Wow, how many people? Well, welcome to Rock church, I am sorry you couldn’t all find a seat.
That in itself, purely by the number of you here, it is a fantastic compliment to this man that I will be inevitably unable to surpass in words.
But – please – let me try.
What a man.
Perhaps the last of his kind.
As the Pastor said, today is not a day of sadness, but a day of celebration. Celebration of the life of a man who made the most of his.
A man born and bred in the parish of Rock - The second biggest parish in
- he was always proud to say that. I am not sure if its true, but it sounds pretty
Nearly the last of the elders of this parish too - when it comes to farmers and custodians of the land anyway.
His compatriots, John Whiteman, Bernard Birch, Aubrey Booton, John Nott Bullockhurst ------ they’re all gone too.
Back in the days when Coningswick had yards full of cattle being fattened for market, we heard one morning that his school chum, John Whiteman, had died –
That day Bernard Birch commented, ‘Jack, it looks like they are pulling out of our pen, now!’
Well That pen is pretty much empty today, as the next generation fill it’s stalls..
John Waldron Frazier.
Born at Fernhalls farm in 1925, the youngest of 3 - known as Jack to a select few - John’s life was set on course to be a farmer from the outset.
Rock School – for those who don’t remember it, it stood
next to Timberdine house, on the site of – bungalow now – and later at . He had a meagre
education, although he often commended the way they taught him maths, something
he was always particularly good at. His mother, my granny Kate, recalled with
pride how he won the school prize for arithmetic and she was called in to be
told of it. Far Forest
By his teens, a war had started, and he did his bit for this in two ways.
Firstly, he was issued with a standard Fordson and a two furrow plough, which he then proceeded to drive for the next 4 years, ploughing up pastures, some of which had never been turned over in thousands of years, in order to feed the nation. There are not many acres around here that he didn’t pull a furrow through during that time. Perhaps there may have been a few high hedgerows from where a fair maiden might have applauded the excellence of his cops and reams.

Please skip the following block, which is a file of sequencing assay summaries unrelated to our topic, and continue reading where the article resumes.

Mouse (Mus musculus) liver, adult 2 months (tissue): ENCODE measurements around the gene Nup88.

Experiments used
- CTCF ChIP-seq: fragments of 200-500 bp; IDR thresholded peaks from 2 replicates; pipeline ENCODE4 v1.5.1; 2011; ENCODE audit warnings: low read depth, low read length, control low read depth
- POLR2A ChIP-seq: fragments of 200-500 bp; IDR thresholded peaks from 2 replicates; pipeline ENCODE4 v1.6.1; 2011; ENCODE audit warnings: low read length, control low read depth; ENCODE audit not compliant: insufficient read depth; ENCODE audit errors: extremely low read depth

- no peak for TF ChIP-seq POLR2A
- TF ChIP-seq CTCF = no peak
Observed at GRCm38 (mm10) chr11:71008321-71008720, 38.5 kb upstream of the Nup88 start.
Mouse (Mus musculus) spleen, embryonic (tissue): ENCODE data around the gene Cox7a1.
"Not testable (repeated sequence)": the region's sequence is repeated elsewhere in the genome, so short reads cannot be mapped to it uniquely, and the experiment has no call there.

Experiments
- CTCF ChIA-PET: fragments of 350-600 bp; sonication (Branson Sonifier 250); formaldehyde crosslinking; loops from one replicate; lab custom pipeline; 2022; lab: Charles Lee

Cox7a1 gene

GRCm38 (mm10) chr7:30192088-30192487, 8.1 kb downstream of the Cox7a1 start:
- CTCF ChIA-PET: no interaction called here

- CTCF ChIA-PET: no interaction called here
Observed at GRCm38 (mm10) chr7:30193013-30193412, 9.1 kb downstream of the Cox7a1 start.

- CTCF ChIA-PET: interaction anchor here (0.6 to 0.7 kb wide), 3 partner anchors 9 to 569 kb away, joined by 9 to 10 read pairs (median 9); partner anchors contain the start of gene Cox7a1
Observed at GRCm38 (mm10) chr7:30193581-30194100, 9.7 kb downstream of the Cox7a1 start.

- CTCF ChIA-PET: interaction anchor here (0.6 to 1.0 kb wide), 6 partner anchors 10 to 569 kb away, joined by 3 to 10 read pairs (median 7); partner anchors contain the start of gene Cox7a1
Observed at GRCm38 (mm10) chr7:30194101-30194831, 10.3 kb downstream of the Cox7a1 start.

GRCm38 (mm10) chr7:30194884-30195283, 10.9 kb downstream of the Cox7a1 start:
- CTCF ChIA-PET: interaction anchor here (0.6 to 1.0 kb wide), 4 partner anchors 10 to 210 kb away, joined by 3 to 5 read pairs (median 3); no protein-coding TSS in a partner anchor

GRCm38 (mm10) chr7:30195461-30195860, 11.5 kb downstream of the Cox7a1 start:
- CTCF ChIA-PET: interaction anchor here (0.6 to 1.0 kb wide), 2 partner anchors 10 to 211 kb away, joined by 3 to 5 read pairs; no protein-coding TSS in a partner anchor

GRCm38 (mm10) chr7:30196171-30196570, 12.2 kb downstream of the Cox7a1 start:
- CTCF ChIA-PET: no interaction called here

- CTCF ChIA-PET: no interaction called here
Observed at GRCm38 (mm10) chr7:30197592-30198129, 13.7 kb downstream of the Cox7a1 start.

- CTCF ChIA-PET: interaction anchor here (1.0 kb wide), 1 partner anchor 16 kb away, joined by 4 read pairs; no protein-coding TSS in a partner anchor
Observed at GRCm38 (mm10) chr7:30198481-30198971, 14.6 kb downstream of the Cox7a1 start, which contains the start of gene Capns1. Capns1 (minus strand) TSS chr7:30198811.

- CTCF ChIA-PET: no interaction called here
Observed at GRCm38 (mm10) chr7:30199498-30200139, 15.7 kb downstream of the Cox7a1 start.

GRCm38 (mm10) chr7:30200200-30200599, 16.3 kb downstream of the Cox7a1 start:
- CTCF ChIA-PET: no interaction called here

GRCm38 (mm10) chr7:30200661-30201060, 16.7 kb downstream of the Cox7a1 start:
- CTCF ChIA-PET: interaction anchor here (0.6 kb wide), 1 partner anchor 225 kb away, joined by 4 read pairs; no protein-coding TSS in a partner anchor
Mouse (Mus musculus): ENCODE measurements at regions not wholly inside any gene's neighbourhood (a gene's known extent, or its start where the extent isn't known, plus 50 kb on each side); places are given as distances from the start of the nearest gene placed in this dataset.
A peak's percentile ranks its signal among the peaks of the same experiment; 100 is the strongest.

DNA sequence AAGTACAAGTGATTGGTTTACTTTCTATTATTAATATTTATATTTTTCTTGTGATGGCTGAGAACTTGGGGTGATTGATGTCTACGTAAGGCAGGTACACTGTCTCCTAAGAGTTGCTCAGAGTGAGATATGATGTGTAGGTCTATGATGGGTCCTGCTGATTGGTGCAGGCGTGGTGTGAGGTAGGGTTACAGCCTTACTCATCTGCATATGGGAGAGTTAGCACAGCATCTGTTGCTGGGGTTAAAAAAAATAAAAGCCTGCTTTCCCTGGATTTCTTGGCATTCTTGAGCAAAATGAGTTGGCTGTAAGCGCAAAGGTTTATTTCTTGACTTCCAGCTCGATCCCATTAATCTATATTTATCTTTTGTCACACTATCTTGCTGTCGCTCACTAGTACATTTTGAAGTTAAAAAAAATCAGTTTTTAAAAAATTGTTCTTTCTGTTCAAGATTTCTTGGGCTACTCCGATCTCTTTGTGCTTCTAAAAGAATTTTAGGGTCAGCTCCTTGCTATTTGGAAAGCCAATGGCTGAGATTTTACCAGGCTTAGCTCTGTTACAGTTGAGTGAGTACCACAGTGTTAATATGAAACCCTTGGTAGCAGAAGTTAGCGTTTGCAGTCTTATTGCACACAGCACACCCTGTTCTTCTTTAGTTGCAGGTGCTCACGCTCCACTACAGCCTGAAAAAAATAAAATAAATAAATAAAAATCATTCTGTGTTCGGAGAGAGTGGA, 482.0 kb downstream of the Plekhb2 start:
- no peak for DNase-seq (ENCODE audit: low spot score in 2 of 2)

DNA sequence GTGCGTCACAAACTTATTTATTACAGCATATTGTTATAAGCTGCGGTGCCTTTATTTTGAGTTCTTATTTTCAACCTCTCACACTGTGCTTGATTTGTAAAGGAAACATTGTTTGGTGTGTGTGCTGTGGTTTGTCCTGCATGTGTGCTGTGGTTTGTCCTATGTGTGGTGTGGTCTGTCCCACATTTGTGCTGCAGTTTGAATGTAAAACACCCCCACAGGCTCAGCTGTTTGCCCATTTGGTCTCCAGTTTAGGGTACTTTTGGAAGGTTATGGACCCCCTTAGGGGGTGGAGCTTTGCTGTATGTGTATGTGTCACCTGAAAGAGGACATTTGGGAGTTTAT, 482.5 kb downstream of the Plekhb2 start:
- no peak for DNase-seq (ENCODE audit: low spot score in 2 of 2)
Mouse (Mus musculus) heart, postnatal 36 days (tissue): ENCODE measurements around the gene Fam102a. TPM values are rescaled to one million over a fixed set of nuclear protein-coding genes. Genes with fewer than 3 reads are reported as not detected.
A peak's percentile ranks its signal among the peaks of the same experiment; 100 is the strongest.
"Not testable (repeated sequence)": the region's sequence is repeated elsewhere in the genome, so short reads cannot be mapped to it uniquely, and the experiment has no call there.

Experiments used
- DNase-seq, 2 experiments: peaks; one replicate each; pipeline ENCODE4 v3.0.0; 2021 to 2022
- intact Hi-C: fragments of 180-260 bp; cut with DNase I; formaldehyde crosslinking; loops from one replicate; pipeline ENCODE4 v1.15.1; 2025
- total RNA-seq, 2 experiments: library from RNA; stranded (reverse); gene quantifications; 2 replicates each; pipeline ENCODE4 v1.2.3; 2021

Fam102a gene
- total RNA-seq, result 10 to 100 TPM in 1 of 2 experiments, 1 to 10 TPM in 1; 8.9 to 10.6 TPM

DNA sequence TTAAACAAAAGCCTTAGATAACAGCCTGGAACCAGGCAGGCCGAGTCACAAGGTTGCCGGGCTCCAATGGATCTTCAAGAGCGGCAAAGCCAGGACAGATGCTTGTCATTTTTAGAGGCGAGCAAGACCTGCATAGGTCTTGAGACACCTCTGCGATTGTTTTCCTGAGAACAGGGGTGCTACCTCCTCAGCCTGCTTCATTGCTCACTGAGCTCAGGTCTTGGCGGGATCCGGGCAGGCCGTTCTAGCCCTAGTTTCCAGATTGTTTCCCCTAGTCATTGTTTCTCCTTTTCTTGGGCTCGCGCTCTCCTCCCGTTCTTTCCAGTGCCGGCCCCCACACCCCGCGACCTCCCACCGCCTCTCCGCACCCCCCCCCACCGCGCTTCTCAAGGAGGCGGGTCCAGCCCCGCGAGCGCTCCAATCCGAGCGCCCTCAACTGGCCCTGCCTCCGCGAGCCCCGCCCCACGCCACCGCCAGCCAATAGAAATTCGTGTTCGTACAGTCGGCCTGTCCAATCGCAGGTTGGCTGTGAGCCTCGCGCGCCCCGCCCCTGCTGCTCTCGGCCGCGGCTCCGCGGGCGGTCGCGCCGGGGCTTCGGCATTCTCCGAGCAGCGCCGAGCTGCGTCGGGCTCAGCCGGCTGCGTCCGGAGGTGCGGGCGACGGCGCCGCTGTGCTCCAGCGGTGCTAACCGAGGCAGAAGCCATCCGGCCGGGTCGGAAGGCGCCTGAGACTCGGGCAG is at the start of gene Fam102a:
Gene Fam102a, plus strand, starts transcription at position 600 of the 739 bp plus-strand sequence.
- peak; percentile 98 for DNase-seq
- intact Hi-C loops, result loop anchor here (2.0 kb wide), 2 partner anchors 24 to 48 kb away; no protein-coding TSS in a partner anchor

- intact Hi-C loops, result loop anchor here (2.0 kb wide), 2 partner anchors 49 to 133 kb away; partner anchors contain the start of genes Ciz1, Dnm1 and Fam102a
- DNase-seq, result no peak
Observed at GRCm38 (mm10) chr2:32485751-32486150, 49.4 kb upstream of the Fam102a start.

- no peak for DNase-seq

And then there was Dad’s army – the Bewdley Home Guard. The tales he told about those days could fill a book in itself. As a young private, he would spend days and nights defending Bewdley from invasion by the hun who might, at any time, approach up the
platoon full of boys in uniform, too young to make real soldiers, but too old
to ignore a world war.
And, of course, he fought - in the battle of Bewdley.
Maybe there are a few here who are unaware of this infamous event?
In 1941, whilst on the lookout for raids by air, one local spotted what he assumed were parchutists falling from the sky over Wyre hill, and sounded the alarm by ringing the church bells.
With bayonets affixed, John and his platoon were despatched to capture the dastardly German paratroopers – shoot to kill if they had to. It was at least half an hour later when it was discovered that what was falling from the sky was not in fact soldiers at all, but straw that had been collected by a small whirlwind and then deposited from a great height. Oh how the shame must have shown in their red faces!
Farming – he enjoyed farming.
As he moved more into the roll of farmer, John was always a man of vision. Events were progressing and consumer demands dictated new methods of production.
You must remember that this was a fast changing period in agriculture. A time that accelerated farming from being a simple way of life, through a family dependant livelihood, to becoming a business that required brains, discipline, rules – and profit.
Chicken farming at fernhalls gave way to fruit growing, as the steeper fields provided gooseberries, blackcurrants, damsons and plums to a starving nation. This in turn, especially during picking time, offered employment to many from the local area, when Dad would drive the cattle lorry each morning to pick up housewives in their dozens from Stourport and Bewdley to reap the harvest.
New Buildings sprung up to house ventures into pork and beef production, with the barley-beef unit at the newly acquired Coningswick farm being far ahead of its time. Innovative crops were grown too, such as peas, beans and even lupins - as he not only embraced, but experimented with new ideas – all the time recording the results, learning, and moving forward.
Tractors – he liked tractors.
I am sure he would have approved of his final journey behind that magnificent Massey Ferguson 135 – courtesy of Dave Bradley.
All his days, right up until recently, he would be out at daylight on his tractor, tilling the soil with tender care. As machines progressed from simplicity to highly complicated, so he would evolve, adapt and learn.